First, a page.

I certainly don't think so - not in a world that expects its historians to use facts to build their case.

Words and combinations of words have meaning, Mr. McKnight, and your words here completely misrepresent what Dr. Carrico testified to, seriously misleading any uninformed reader. Had Bugliosi, whom you are critiquing in your article, committed the same sin it would have been considered a tremendous outrage, wouldn't it? Shouldn't you be held equally responsible? I think so.

Apparently, Mr. McKnight is not above altering the historic record by simply putting words into Dr. Carrico’s mouth, he also takes words out of Dr. Carrico's mouth.

In his article, McKnight wrote:

“Allen Dulles, who accompanied Specter to Dallas, asked Carrico twice to show him the location of the hole in Kennedy’s anterior neck. The Parkland doctor responded on both occasions locating a point above the collar line.”

But that is simply not true. Dr. Carrico certainly did not locate a point above the collar line in response to that question. When he was first asked by Dulles where the throat wound was Dr. Carrico replied, "Just about where your tie would be." What does McKnight think, that President Kennedy wore his tie outside of and above his shirt collar? And in his response to my points on this issue, McKnight ignores Dr. Carrico's first answer just as he ignored it in the article itself, as if Dr. Carrico never said it. POOF!!! It’s gone. As a result, McKnight's response to my points on this matter is, in fact, no response at all.

McKnight's disregard for reality is no more blatant than in his claims that Nurse Henchliffe (or anyone else for that matter) accidentally made the tears below the shirt collar with a scalpel during an attempt to cut open the President’s shirt collar.

I invite the reader to take a close look at the following FBI photograph of the President's shirt collar.

Note the vertical relationship of the tears (red arrows) to the collar button. Keep in mind that the tear on the right side of the photograph begins exactly where the tear on the left side does - just below the bottom edge of the collar band. Dr. Mantik and others who have examined the clothing have stated that what appears to be a continuation of the tear going upward above the bottom edge of the collar band on the right side of the photograph (the President’s left) is nothing more than a loose, upturned tuft of thread or fabric. The tears begin below the collar and well below the button and run downward from there.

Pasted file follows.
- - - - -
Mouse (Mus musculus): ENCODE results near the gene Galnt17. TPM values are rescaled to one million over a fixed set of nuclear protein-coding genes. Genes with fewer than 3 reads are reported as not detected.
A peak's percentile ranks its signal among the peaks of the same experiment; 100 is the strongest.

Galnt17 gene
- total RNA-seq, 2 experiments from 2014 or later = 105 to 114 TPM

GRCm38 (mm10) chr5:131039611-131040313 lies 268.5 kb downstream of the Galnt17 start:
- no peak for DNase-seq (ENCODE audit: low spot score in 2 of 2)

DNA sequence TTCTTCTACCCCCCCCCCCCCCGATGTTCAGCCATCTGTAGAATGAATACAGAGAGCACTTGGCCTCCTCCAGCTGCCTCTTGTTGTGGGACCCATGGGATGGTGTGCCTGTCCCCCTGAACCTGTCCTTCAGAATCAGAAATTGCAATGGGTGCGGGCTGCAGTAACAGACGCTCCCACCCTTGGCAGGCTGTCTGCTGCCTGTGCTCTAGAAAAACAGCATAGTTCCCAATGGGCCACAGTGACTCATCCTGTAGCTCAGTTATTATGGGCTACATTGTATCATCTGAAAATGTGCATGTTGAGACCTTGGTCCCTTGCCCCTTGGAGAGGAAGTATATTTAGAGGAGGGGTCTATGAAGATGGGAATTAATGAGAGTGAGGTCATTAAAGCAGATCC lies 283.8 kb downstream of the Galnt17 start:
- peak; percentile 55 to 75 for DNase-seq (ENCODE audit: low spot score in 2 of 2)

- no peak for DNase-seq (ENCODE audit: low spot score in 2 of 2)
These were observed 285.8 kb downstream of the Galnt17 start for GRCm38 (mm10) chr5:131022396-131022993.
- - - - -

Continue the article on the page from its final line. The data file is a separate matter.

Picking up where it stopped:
Now, here's the million-dollar question: If Nurse Henchliffe really wanted to try and cut away the President's buttoned shirt collar with a scalpel, why would she have made slits in the locations where the tears appear on the clothing? The location of the tears don’t jibe with any type of location where they would even remotely assist with the opening of the collar.

When the shirt collar is buttoned, the two collar sides, left and right, are held together by the button in the buttonhole. Thus in order to open the collar, something has to be done to free the button from the buttonhole. Making a vertical cut in the shirt below the button (where the tears appear) would not accomplish this. So why in the world would Nurse Henchliffe, or anyone else, cut those areas with a scalpel, as McKnight, Weisberg, and many others suggest? It makes no sense whatsoever.

Additionally, one can tell from just looking at this photograph that these tears are rather ragged at their edges, more so then one would expect to encounter when a clean-cutting, razor-sharp scalpel is used. In fact, the tear on the right side of the President’s shirt even appears to have a bit of a horizontal tearing component associated with it right below the collar band.

In his testimony before the Warren Commission, FBI agent Robert Frazier noted that the tears were "ragged" and that the torn fibers of the cloth protruded outward. Most importantly, Frazier stated that while he "could not actually determine from the characteristics of the hole alone whether or not it was caused by a bullet...it was caused by a projectile of some type which exited from the shirt at that point..."

Obviously, the President’s clothing was cut off – with scissors. The cuts on the President’s suit coat lapels and shirt front panels seem to exhibit the jagged, zigzag, stop and go pattern that one would associate with having been caused by scissors, rather than a scalpel.